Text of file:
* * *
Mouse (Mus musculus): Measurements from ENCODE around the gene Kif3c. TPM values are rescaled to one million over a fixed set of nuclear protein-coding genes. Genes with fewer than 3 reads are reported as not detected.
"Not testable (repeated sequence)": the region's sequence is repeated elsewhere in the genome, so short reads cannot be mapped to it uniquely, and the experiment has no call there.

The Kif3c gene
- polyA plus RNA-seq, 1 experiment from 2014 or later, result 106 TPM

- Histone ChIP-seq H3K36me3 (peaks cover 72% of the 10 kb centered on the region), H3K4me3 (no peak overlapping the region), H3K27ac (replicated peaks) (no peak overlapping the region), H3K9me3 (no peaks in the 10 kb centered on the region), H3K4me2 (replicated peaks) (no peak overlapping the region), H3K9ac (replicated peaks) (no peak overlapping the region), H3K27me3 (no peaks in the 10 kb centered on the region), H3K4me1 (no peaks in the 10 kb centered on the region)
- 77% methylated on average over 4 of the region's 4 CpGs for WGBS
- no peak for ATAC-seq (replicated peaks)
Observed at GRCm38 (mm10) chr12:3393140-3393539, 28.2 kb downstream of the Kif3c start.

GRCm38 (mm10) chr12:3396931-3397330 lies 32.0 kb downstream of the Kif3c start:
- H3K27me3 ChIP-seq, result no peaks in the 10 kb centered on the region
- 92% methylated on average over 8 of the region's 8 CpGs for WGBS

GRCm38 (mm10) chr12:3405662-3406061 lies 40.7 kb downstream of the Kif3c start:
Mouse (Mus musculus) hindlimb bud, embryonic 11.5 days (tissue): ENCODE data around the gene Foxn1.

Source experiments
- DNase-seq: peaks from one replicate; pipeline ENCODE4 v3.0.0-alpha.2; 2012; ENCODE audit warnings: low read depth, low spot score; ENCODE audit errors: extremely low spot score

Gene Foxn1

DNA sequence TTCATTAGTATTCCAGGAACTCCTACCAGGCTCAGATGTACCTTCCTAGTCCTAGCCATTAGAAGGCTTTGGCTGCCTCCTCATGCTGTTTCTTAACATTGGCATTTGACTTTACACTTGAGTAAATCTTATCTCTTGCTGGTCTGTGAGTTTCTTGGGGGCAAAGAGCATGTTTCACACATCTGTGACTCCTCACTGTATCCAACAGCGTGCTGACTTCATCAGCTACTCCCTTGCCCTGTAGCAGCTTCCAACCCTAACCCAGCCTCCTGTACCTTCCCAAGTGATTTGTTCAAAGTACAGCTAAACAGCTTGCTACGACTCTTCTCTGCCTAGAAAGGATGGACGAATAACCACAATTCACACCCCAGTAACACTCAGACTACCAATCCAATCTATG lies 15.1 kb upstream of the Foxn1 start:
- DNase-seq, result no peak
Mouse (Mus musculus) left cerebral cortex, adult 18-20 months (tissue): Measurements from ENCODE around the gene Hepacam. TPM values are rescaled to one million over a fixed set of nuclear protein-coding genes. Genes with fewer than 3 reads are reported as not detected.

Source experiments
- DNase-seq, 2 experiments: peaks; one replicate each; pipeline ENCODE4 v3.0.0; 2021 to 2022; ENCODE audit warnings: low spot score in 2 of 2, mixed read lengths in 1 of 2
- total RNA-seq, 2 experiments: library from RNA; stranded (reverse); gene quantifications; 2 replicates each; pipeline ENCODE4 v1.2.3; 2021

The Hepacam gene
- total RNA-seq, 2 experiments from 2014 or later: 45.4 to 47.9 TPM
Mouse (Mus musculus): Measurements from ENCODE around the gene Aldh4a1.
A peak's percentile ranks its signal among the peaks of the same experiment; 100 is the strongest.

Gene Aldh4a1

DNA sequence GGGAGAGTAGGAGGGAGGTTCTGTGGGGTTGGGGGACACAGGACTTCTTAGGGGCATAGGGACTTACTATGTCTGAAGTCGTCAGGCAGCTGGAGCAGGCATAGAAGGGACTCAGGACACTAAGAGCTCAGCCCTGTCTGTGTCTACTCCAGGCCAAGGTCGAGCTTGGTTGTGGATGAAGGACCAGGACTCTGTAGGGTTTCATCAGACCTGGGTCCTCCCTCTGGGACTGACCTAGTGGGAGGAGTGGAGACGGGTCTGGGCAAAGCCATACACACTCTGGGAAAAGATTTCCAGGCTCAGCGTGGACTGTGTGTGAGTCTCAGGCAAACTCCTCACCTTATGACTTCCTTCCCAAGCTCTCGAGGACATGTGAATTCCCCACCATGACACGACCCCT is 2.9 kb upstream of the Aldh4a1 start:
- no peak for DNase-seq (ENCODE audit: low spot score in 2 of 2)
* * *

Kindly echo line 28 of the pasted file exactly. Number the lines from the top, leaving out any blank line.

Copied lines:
DNA sequence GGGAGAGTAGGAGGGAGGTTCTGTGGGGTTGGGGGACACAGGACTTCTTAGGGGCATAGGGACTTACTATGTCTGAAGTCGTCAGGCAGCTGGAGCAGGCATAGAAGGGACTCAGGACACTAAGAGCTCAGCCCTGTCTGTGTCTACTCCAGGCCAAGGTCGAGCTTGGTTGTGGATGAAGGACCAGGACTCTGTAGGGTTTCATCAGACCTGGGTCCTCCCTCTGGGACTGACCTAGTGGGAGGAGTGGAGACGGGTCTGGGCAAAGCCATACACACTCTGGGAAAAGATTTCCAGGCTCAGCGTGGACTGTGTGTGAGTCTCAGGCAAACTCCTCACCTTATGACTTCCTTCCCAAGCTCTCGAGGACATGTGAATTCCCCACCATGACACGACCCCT is 2.9 kb upstream of the Aldh4a1 start: